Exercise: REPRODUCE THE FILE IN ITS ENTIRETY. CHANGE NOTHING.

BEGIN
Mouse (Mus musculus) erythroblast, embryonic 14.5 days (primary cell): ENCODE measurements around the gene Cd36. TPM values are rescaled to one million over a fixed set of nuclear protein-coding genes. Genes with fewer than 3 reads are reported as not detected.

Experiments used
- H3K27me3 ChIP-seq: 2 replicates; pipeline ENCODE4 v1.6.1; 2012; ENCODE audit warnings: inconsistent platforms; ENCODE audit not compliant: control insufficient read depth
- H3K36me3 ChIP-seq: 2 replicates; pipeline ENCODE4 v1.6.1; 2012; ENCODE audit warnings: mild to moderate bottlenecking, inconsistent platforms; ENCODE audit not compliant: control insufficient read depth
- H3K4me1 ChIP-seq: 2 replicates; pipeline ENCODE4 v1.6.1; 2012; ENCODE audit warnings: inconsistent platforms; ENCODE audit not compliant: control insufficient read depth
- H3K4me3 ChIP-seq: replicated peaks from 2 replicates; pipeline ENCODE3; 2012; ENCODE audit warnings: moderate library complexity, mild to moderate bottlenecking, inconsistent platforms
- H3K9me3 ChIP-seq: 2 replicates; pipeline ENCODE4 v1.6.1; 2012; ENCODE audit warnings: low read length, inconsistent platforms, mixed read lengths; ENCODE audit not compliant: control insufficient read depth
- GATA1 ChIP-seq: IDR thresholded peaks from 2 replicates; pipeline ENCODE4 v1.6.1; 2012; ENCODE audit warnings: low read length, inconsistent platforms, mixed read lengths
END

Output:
Mouse (Mus musculus) erythroblast, embryonic 14.5 days (primary cell): ENCODE measurements around the gene Cd36. TPM values are rescaled to one million over a fixed set of nuclear protein-coding genes. Genes with fewer than 3 reads are reported as not detected.

Experiments used
- H3K27me3 ChIP-seq: 2 replicates; pipeline ENCODE4 v1.6.1; 2012; ENCODE audit warnings: inconsistent platforms; ENCODE audit not compliant: control insufficient read depth
- H3K36me3 ChIP-seq: 2 replicates; pipeline ENCODE4 v1.6.1; 2012; ENCODE audit warnings: mild to moderate bottlenecking, inconsistent platforms; ENCODE audit not compliant: control insufficient read depth
- H3K4me1 ChIP-seq: 2 replicates; pipeline ENCODE4 v1.6.1; 2012; ENCODE audit warnings: inconsistent platforms; ENCODE audit not compliant: control insufficient read depth
- H3K4me3 ChIP-seq: replicated peaks from 2 replicates; pipeline ENCODE3; 2012; ENCODE audit warnings: moderate library complexity, mild to moderate bottlenecking, inconsistent platforms
- H3K9me3 ChIP-seq: 2 replicates; pipeline ENCODE4 v1.6.1; 2012; ENCODE audit warnings: low read length, inconsistent platforms, mixed read lengths; ENCODE audit not compliant: control insufficient read depth
- GATA1 ChIP-seq: IDR thresholded peaks from 2 replicates; pipeline ENCODE4 v1.6.1; 2012; ENCODE audit warnings: low read length, inconsistent platforms, mixed read lengths